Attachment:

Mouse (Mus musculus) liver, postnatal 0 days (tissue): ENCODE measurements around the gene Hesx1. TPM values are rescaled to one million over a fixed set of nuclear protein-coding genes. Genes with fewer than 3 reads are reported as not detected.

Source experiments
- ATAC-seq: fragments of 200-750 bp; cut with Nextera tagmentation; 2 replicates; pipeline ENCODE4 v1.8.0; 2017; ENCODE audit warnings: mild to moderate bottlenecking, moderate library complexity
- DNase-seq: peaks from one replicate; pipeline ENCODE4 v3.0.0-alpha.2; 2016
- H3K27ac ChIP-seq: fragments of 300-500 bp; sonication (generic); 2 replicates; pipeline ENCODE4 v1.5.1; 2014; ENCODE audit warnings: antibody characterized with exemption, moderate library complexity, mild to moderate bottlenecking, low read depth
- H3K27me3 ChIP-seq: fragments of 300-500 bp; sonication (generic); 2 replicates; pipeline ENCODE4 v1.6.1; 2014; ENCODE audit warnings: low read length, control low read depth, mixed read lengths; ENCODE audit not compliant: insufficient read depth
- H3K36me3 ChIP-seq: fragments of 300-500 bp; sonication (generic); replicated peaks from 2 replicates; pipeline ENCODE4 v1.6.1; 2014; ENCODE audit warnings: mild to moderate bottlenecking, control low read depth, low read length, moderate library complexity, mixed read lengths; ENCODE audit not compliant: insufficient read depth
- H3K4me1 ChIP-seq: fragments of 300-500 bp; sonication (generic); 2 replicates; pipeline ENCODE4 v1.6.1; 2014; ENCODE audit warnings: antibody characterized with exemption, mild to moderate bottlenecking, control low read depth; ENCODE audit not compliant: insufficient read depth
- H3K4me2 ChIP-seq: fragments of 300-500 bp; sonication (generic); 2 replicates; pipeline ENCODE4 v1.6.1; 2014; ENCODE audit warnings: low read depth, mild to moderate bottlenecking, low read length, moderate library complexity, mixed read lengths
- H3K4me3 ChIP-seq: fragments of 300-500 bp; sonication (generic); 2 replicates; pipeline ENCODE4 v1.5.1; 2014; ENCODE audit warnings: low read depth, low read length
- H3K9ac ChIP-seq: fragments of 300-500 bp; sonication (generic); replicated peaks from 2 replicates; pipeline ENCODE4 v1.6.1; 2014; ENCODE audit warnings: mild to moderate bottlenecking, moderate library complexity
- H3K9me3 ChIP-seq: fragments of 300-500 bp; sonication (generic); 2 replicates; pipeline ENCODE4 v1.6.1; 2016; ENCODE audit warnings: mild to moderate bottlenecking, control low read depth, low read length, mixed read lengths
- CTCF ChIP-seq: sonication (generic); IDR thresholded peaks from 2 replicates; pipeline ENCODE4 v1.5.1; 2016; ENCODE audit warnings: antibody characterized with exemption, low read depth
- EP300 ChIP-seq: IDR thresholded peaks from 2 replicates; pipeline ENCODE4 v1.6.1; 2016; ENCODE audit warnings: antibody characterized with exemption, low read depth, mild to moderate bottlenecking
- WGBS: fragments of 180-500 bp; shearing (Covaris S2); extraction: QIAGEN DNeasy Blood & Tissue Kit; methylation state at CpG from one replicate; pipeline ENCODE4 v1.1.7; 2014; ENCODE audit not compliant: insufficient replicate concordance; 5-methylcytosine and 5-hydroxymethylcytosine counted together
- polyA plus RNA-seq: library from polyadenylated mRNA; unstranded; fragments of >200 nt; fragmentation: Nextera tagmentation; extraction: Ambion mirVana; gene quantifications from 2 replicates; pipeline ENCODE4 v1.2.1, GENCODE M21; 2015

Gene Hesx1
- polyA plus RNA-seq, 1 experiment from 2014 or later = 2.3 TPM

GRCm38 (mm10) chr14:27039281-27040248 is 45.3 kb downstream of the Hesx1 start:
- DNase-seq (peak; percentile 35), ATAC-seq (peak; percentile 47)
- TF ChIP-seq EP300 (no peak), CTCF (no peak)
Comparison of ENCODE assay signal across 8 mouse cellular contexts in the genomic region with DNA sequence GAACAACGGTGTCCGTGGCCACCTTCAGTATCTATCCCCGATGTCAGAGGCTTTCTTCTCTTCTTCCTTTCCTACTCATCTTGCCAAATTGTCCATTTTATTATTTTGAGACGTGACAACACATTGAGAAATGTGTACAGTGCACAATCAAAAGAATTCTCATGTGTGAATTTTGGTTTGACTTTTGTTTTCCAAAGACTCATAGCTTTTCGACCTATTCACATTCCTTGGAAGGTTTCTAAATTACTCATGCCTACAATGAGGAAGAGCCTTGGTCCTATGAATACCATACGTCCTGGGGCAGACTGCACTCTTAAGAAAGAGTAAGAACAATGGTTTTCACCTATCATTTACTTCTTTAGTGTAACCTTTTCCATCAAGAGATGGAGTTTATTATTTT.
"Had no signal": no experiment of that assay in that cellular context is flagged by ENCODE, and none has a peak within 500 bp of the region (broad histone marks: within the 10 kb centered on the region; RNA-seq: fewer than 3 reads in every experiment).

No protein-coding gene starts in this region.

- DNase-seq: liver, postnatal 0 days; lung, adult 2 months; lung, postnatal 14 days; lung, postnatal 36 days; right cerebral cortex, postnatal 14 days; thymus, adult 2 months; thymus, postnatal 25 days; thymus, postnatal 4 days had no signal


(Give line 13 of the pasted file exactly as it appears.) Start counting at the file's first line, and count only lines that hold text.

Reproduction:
- CTCF ChIP-seq: sonication (generic); IDR thresholded peaks from 2 replicates; pipeline ENCODE4 v1.5.1; 2016; ENCODE audit warnings: antibody characterized with exemption, low read depth